“What I understood, having survived a stroke at 26”

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Reading the instructions for assisting victims of a stroke, we do not really think that this can happen to us. Maybe someday, after many years. For young entrepreneur Jonas Koffler, the stroke became a shock – but as a result, he discovered the fullness of his life.

After graduating from the university, I wandered for some time from one office “hack” to another, but longed for more. The yard was 2000 – the heyday of the era of digital technology. I decided to try myself in this area, and soon I was accepted into the staff of the company engaged in online education.

Every day at work brought new sensations. In 17 colors, there were aromatic candles, intellectual games and balls for yoga in 17 colors. Every week brought new inspirational projects, interesting tasks, acquaintance with new technologies. And most importantly – communication with the team of talented, smart and enthusiastic colleagues.

Ambitions in me were seething. I was able to survive a wave of dismissal and quickly climbed the career ladder. A few months later I already led the development and promotion department. I had subordinate designers, programmers, producers, sellers and writers.

I spent 70 hours a week

at work – and even more if there was a deadline on the nose. Often I was the first to come to the office, and left the last. But I was more happy than ever, giving myself all myself.

To be in good shape, I subjected myself to tests, which I myself invented: for example, I pumped myself coffee and slept in fits at the day, instead of fully sleeping at night. I was 26 years old, and I felt invulnerable. I thought I could withstand any tension. Neither periodic headaches, nor fog before my eyes, nor signs of exhaustion worried me.

One summer morning I came to the office and felt a slight twitching in the right eye and numbness in my hands. I thought: nonsense, just morning dizziness. After some time, I made a presentation at the meeting of our group. After her, one colleague came up to me and said that I said strangely: some of my words could not be made out.

The next thing I remember,-someone told me: “You have a stroke. You need to conduct a thorough examination – you understand?”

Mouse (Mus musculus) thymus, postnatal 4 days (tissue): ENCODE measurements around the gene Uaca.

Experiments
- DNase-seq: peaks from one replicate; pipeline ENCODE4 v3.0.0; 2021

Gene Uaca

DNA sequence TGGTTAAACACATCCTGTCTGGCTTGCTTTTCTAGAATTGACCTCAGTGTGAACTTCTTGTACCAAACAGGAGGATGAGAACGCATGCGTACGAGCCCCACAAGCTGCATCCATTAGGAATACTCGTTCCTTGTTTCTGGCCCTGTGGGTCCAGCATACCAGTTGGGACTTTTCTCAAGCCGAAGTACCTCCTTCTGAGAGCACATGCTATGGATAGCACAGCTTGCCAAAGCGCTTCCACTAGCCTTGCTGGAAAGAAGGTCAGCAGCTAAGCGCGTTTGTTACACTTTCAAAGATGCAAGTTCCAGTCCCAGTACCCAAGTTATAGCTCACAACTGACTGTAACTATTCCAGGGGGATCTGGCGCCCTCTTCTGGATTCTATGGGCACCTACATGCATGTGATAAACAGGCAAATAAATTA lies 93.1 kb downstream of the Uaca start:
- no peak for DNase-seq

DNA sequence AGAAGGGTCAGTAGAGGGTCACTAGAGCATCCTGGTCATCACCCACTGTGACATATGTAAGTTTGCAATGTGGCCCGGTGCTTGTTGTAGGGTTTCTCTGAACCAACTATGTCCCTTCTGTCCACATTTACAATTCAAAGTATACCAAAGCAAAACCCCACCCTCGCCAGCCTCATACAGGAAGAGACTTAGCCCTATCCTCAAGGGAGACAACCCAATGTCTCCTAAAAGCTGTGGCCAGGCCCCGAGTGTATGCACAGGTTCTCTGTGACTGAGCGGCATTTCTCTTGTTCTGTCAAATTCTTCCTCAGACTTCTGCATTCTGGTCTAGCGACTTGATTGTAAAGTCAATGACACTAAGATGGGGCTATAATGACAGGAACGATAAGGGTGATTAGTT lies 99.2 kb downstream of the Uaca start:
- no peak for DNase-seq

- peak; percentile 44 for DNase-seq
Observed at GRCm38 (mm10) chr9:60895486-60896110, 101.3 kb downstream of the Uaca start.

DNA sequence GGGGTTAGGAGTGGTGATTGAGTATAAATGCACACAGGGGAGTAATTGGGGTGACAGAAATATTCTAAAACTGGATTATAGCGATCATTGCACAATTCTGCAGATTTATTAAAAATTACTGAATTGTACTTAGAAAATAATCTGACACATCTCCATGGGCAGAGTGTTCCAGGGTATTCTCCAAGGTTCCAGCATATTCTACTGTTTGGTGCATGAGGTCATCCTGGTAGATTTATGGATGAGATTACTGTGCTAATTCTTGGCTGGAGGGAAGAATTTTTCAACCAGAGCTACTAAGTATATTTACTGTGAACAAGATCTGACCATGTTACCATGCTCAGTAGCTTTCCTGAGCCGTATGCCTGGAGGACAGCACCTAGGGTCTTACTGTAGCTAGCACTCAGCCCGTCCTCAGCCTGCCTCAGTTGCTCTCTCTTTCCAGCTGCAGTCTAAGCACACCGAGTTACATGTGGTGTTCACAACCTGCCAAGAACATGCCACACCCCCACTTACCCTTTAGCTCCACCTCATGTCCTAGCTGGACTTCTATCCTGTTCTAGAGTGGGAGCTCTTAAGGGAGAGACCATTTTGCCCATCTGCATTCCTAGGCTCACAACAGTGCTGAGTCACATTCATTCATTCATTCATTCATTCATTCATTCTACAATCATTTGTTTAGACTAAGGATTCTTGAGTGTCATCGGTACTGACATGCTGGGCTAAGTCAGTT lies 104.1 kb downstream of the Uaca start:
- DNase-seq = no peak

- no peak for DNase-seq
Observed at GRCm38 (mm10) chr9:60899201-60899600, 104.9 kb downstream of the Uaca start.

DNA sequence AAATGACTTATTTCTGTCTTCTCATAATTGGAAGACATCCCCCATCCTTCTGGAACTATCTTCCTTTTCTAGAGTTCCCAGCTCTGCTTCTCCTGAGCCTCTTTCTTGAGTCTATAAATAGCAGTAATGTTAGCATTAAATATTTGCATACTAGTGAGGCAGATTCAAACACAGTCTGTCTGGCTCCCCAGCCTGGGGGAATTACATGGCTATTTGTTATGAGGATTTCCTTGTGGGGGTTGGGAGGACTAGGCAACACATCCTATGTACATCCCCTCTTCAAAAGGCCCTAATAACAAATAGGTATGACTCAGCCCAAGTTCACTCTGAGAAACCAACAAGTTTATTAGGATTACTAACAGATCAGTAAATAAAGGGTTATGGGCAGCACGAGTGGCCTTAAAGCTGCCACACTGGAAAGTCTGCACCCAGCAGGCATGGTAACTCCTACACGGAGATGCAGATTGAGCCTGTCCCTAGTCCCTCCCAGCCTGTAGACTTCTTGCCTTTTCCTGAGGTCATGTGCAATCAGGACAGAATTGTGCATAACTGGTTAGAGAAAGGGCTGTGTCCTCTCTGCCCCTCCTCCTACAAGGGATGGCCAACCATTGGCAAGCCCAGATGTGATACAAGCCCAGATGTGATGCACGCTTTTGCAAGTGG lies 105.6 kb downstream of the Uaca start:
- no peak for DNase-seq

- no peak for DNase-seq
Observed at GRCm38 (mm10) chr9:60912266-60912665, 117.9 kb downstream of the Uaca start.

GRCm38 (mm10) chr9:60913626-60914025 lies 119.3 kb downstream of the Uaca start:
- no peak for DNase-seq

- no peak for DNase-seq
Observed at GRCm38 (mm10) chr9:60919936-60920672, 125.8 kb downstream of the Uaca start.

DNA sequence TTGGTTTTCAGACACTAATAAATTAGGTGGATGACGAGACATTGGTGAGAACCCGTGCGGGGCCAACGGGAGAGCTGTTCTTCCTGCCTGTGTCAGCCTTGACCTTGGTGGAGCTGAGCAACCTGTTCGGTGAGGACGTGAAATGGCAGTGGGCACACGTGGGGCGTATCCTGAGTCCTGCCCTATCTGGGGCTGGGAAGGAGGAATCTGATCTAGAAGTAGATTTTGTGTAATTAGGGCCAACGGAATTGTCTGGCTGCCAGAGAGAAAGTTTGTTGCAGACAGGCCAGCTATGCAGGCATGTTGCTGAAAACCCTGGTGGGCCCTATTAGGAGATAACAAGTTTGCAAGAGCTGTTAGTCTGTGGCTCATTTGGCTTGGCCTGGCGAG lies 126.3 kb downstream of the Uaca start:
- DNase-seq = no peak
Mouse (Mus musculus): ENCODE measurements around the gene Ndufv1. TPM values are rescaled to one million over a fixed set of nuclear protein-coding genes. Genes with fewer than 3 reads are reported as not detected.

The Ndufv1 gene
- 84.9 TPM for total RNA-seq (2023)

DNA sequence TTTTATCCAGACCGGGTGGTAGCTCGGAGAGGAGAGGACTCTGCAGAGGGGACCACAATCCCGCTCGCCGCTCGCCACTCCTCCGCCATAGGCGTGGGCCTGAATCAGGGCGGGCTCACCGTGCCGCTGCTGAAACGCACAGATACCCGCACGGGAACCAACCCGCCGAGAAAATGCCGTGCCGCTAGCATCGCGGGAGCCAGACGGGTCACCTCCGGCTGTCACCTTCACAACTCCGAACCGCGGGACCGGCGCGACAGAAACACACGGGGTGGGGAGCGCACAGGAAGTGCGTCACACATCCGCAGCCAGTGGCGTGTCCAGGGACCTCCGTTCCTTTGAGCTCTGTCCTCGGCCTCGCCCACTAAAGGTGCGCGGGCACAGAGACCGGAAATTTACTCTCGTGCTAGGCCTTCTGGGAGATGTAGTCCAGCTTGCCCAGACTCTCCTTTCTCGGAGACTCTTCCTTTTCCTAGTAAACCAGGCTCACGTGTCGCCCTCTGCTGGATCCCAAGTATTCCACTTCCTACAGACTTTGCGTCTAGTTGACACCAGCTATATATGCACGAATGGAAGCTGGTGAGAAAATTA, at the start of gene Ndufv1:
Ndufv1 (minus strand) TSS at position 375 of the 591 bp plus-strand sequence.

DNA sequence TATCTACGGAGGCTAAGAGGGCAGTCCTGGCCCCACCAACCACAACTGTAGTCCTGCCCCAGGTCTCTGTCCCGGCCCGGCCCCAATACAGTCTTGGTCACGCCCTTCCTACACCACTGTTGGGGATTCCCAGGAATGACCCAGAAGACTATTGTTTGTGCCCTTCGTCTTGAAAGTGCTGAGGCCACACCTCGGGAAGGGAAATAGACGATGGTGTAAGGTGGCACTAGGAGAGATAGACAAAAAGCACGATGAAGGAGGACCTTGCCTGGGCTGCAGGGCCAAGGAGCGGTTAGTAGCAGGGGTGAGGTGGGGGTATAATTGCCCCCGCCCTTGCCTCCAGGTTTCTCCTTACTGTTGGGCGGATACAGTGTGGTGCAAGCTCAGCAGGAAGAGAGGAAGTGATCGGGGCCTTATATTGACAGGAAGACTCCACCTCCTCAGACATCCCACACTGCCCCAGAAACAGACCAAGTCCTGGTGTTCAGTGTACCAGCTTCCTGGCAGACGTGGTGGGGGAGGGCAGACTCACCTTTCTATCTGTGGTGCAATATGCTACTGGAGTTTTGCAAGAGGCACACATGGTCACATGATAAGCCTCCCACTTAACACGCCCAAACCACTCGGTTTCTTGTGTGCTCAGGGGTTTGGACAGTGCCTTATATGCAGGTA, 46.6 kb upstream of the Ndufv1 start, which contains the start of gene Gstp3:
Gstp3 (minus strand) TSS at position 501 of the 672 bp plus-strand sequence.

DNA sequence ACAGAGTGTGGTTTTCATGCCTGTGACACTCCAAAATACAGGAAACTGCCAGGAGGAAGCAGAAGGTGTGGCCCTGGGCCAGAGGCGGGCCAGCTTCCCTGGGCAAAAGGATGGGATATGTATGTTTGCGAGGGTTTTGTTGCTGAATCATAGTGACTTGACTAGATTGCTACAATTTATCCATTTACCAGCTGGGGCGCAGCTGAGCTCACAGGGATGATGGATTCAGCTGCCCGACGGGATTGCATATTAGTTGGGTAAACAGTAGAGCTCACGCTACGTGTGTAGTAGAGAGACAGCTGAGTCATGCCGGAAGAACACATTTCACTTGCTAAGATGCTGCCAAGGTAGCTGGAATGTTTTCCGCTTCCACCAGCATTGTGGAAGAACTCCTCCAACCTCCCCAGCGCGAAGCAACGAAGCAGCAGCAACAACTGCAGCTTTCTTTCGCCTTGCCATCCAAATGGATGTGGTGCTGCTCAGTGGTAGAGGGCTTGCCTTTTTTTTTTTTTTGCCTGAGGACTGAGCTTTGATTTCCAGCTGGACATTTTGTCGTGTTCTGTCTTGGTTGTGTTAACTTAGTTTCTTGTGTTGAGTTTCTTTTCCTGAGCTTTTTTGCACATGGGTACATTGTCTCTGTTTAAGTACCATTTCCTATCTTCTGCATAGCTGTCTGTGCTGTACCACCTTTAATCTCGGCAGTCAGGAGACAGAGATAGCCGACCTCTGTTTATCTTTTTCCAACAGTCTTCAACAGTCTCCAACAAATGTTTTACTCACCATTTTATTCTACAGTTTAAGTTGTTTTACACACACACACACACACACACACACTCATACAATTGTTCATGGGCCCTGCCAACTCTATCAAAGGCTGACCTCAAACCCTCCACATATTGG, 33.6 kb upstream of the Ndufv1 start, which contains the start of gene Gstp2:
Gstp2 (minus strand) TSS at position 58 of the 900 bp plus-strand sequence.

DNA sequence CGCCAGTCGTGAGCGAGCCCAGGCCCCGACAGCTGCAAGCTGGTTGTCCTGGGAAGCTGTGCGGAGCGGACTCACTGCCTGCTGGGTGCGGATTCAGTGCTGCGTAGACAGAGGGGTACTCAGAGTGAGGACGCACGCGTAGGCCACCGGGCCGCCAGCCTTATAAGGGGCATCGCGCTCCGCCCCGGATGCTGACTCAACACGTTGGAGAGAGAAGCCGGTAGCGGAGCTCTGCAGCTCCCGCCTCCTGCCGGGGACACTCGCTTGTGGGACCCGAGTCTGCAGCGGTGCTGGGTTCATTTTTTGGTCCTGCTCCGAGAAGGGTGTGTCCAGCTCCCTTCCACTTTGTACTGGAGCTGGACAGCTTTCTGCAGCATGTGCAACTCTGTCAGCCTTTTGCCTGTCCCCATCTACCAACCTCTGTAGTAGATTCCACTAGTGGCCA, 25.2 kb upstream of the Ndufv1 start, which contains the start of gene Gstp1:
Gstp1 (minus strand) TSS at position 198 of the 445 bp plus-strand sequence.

I understood: I have no 30 yet, and my brain is already damaged. I could not ask a doctor or nurse because I could not formulate her. The words dangled in my head, but I could not pronounce them. My hands still did not obey me. I could not dial my name on the computer screen because I did not remember how it is written.

When I was discharged from the hospital the next day, the driver asked where to take me. I could not remember the name of the street on which I live. I had to give him papers for discharge in which the address was indicated. Having reached home, I fell asleep for a long time.

Overloads at work today have become a common occurrence: this is how everyone works. We do not think that coming to the office at nine in the morning and leaving at nine in the evening is not normal. It seems to us that we need to work at the limit of opportunities, otherwise we will be slipped in a bend. This is the only way to “break into people”. My experience showed how dangerous it is to live with such a matrix in my head.

I did not assume that I could have a stroke. I was so young! But since then I learned that among young people this happens more and more often. The doctor did not tell me directly that the reason was overwork, but made it clear that stress, overstrain and exhaustion could play their role.

Leaving the hospital, I felt helpless and humiliated. My aura of invincibility was dispelled without a trace. But I was a while. Every evening I trained to read on the contrary complex words like “arachnophobia” and “Czechoslovakia”, solved difficult mathematical problems, worked on the return of forgotten skills and lost knowledge.

Thanks to the support of my colleagues, I returned to work. But now my rhythm was not like a sprint race, but to a turtle step. But I found time for pauses and thoughts – and my work, and with it all my life, became richer as a result.

Because of the stroke, I had to rethink my professional priorities. Having discovered many new opportunities for myself – from writing books to counseling – at the same time I realized the importance of reasonable planning and learned to abandon excessive obligations.

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